The study of plant remains in archaeological sites, along with a better understanding of the use of plants by prehistoric populations, can help us shed light on changes in survival strategies of hunter-gatherers and consequent impacts on modern human cognition, social organization, and technology. The archaeological locality of Pinnacle Point (Mossel Bay, South Africa) includes a series of coastal caves, rock-shelters, and open-air sites with human occupations spanning the Acheulian through Middle Stone Age (MSA) and Later Stone Age (LSA). These sites have provided some of the earliest evidence for complex human behaviour and technology during the MSA. We used phytoliths—amorphous silica particles that are deposited in cells of plants—as a proxy for the reconstruction of past human plant foraging strategies on the south coast of South Africa during the Middle and Late Pleistocene, emphasizing the use and control of fire as well as other possible plant uses. We analysed sediment samples from the different occupation periods at the rock shelter Pinnacle Point 5–6 North (PP5-6N). We also present an overview of the taphonomic processes affecting phytolith preservation in this site that will be critical to conduct a more reliable interpretation of the original plant use in the rock shelter. Our study reports the first evidence of the intentional gathering and introduction into living areas of plants from the Restionaceae family by MSA hunter-gatherers inhabiting the south coast of South Africa. We suggest that humans inhabiting Pinnacle Point during short-term occupation events during Marine Isotope Stage (MIS) 5 built fast fires using mainly grasses with some wood from trees and/or shrubs for specific purposes, perhaps for shellfish cooking. With the onset of MIS 4 we observed a change in the plant gathering strategies towards the intentional and intensive exploitation of dry wood to improve, we hypothesise, combustion for heating silcrete. This human behaviour is associated with changes in stone tool technology, site occupation intensity and climate change.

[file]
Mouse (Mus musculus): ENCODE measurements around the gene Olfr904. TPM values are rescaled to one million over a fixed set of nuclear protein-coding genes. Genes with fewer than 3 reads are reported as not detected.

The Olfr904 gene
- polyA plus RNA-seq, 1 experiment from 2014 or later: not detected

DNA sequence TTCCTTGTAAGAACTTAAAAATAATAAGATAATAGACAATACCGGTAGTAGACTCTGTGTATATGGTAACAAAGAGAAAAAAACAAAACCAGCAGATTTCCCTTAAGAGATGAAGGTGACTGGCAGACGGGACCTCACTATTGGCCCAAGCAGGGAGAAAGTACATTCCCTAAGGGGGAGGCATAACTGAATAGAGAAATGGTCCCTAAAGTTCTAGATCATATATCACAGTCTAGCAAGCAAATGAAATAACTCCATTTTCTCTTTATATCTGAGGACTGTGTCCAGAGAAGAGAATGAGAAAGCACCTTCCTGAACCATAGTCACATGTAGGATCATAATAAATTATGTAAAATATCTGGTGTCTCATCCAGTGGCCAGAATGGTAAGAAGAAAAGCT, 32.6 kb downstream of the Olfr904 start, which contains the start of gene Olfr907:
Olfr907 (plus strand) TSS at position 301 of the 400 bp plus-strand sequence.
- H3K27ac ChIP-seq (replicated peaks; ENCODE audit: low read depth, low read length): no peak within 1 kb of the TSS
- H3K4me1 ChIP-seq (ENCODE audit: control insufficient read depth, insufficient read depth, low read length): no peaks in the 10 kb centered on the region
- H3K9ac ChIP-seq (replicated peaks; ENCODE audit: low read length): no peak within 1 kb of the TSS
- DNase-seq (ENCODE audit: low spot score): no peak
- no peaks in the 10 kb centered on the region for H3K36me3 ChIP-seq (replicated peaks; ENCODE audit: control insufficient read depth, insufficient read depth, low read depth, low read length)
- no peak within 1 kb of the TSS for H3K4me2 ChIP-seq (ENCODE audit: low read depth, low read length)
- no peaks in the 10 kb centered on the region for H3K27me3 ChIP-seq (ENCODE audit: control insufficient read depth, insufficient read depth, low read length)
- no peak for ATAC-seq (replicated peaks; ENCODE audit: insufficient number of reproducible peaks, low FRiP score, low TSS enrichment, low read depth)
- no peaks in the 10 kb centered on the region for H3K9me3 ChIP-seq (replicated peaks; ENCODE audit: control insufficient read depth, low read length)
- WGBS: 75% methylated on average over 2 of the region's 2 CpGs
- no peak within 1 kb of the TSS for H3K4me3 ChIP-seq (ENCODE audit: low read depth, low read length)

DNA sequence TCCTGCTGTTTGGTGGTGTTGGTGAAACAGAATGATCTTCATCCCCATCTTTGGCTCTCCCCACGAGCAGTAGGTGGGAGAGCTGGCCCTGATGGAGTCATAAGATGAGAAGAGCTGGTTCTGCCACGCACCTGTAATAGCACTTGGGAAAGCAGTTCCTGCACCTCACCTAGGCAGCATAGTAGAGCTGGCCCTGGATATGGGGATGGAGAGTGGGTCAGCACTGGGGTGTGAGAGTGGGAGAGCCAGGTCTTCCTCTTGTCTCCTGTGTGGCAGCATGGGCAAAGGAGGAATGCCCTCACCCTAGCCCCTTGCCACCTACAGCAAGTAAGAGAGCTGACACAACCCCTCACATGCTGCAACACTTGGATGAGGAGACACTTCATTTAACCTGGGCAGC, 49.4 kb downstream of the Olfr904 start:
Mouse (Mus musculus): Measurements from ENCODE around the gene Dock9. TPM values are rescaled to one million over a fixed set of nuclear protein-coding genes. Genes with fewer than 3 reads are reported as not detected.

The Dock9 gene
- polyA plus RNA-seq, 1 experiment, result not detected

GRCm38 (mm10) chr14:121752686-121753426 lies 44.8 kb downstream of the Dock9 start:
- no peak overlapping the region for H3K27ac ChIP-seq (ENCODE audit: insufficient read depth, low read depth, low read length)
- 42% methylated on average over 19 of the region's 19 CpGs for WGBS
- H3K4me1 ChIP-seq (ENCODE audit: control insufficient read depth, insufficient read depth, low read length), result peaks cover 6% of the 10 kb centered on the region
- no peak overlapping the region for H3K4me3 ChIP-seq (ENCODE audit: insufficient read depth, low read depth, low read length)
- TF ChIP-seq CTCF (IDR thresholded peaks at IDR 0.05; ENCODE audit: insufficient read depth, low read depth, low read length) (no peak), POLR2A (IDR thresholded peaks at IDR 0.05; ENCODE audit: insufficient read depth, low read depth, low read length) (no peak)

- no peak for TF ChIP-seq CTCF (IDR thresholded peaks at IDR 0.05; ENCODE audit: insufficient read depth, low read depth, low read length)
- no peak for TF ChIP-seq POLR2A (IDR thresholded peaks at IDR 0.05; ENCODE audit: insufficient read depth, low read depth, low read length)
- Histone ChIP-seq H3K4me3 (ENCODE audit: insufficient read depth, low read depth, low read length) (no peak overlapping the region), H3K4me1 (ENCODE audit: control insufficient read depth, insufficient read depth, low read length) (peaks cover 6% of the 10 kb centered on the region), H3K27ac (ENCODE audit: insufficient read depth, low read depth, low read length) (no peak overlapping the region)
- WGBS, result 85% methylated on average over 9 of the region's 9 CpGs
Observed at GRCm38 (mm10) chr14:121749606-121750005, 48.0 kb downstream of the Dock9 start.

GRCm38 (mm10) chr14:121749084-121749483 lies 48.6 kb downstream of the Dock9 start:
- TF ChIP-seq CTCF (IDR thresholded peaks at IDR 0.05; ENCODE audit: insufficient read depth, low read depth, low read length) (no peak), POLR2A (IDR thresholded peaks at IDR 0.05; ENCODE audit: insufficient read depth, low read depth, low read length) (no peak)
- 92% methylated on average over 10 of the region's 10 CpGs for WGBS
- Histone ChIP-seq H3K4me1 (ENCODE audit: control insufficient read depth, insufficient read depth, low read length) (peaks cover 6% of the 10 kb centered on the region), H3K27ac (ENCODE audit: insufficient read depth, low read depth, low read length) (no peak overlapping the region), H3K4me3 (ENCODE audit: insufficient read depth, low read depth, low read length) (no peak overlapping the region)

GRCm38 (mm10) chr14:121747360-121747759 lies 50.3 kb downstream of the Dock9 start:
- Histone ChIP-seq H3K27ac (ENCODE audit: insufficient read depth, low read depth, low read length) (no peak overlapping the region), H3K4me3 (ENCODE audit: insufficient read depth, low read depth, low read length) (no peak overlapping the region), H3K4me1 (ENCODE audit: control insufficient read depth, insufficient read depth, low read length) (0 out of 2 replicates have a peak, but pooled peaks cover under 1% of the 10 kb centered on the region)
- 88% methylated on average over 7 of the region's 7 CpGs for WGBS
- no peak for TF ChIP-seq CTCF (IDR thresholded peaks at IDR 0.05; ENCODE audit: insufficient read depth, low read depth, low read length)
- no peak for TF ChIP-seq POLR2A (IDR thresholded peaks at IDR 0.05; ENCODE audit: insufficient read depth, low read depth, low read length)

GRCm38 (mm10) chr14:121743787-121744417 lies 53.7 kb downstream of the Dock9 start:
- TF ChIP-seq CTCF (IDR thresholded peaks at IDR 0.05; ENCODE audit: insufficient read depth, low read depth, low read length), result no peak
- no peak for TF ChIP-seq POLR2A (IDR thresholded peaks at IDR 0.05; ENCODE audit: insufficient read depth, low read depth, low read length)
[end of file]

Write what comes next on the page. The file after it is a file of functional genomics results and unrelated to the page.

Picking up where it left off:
ASJC Scopus subject areas
- Biochemistry, Genetics and Molecular Biology(all)
- Agricultural and Biological Sciences(all)